FDA Admits Chicken Meat Contains Arsenic
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Attorneys at Center for Food Safety (CFS) filed a lawsuit on behalf of CFS, the Institute for Agriculture and Trade Policy (IATP) and seven other U.S. food safety, agriculture, public health and environmental groups to compel the Food and Drug Administration (FDA) to respond to the groups’ three year-old petition which calls for immediate withdrawal of FDA’s approval of arsenic-containing compounds as feed additives for food animals. Filed the same day Consumer Reports released an alarming study on antibiotic resistance in turkey, the lawsuit highlights yet another gaping hole in FDA oversight of animal feed additives.
Arsenic is commonly added to poultry feed for the FDA-approved purposes of inducing faster weight gain on less feed, and creating the perceived appearance of a healthy color in meat from chickens, turkeys and hogs. Yet new studies increasingly link these practices to serious human health problems. The lawsuit filed last week seeks to force the FDA to fulfill its mandate to better protect the public from arsenic. The 2009 petition presented abundant science to FDA that organic arsenic compounds—like those added to animal feed—are directly toxic to animals and humans, but also that they convert to cancer-causing, inorganic arsenic inside of chickens, in manure-treated soil and in humans. Additional testing since submission of the 2009 petition demonstrates even greater cause for public concern and therefore greater urgency meriting FDA’s prompt attention.
“FDA could easily and immediately fix the problem,” said Paige Tomaselli, senior staff attorney with CFS, “but instead puts its head in the sand. We can only conclude the FDA is catering to the companies that continue to sell products containing arsenic that ends up in our food supply.”
“FDA leadership is asleep at the switch, if not turning a blind eye to public health,” said David Wallinga, MD, a physician with the IATP. “Seven years ago, IATP blew the whistle on FDA’s indifference to arsenic being needlessly fed to chickens and turkeys. More than a decade ago, we sounded the alarm on how FDA let the routine feeding of drugs to chickens and turkeys help ensure that Americans would eat meat often contaminated with bacteria resistant to multiple antibiotics. We are filing suit because nothing much has changed.”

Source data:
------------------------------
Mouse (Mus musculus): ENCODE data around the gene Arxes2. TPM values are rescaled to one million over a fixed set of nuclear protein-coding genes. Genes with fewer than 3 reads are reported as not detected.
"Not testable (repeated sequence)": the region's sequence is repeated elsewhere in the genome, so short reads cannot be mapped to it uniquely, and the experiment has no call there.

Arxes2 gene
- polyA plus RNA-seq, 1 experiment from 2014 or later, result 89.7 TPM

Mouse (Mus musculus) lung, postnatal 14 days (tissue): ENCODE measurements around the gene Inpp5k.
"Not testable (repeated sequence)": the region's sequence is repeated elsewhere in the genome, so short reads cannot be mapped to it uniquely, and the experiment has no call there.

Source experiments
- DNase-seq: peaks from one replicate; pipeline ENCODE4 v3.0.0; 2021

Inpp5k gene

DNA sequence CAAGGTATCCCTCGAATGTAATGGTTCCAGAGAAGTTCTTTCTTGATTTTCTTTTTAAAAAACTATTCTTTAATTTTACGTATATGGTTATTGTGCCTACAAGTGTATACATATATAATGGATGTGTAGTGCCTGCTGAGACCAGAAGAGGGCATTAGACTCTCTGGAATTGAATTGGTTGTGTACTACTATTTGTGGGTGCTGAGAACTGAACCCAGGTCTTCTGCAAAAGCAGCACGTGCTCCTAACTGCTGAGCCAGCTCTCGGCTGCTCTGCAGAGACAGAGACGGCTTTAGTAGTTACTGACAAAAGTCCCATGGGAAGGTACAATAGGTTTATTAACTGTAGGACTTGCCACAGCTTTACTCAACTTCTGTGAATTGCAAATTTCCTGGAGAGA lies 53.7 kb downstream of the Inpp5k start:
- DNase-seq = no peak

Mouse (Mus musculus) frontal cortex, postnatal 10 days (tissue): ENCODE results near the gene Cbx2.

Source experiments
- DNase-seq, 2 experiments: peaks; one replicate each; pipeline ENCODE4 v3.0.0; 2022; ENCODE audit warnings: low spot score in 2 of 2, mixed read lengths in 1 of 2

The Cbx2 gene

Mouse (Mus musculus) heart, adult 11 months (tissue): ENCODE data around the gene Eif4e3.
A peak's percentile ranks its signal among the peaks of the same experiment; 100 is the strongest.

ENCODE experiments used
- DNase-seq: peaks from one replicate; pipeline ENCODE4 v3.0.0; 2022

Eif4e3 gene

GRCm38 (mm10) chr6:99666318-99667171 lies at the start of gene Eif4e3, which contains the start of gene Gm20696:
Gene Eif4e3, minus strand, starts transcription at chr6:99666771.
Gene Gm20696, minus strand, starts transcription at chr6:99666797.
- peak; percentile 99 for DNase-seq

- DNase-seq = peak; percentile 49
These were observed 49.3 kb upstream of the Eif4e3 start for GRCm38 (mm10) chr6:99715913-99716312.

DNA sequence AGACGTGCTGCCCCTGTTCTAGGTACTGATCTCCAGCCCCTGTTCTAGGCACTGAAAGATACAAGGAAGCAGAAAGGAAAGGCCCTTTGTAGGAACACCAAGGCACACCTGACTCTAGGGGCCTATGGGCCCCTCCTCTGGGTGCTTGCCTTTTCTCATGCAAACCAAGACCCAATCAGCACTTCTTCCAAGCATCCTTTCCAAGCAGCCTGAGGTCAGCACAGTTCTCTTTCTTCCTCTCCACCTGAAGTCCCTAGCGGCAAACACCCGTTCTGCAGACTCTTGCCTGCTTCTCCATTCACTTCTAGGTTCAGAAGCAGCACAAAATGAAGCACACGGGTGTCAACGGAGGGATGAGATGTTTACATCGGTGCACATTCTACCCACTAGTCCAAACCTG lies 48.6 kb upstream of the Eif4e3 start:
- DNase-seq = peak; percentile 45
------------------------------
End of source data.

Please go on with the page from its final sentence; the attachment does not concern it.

Read IATP’s 2006 full report, Playing Chicken: Avoiding Arsenic in Your Meat.
First approved as animal feed additives in the 1940s, arsenic-containing compounds remain legal for use in U.S. chicken, turkey and swine production. They were never approved as safe for animal feed in the European Union, Japan and many other countries.
Substantial evidence confirming the serious public health risks of using arsenic as a feed additive was provided as part of the 2009 petition to the FDA.
Since 2009, this evidence has continued to grow, yet the FDA still fails to respond to the 2009 petition:
- In 2011, the FDA reported its own study concluding that organic arsenic could transform into the toxic carcinogen inorganic arsenic, and that levels of inorganic arsenic in chicken livers were substantially higher for chickens treated with the arsenical Roxarsone than for chickens not treated with Roxarsone.
- Also in 2011, Alpharma (a division of Pfizer) announced it would voluntarily suspend—not revoke—sale of Roxarsone within 30 days following the release of FDA’s study. At this time, FDA commented that Roxarsone raised concerns of “completely avoidable exposure to a carcinogen.”
- In 2012, Maryland’s Governor signed H.B. 167, banning use, sale, or distribution of Roxarsone or any other feed additive that contains arsenic, or histostat.
While these efforts are a step in the right direction, they are far from the comprehensive approach that is necessary under the law to protect public health. For example, without an FDA ban in place, Alpharma is free to begin marketing Roxarsone at any time.
Organizations participating in the lawsuit include: Center for Biological Diversity, Center for Environmental Health, Center for Food Safety, Food Animal Concerns Trust, Food & Water Watch, Health Care Without Harm, Institute for Agriculture and Trade Policy, Oregon Physicians for Social Responsibility and San Francisco Bay Area Physicians for Social Responsibility.
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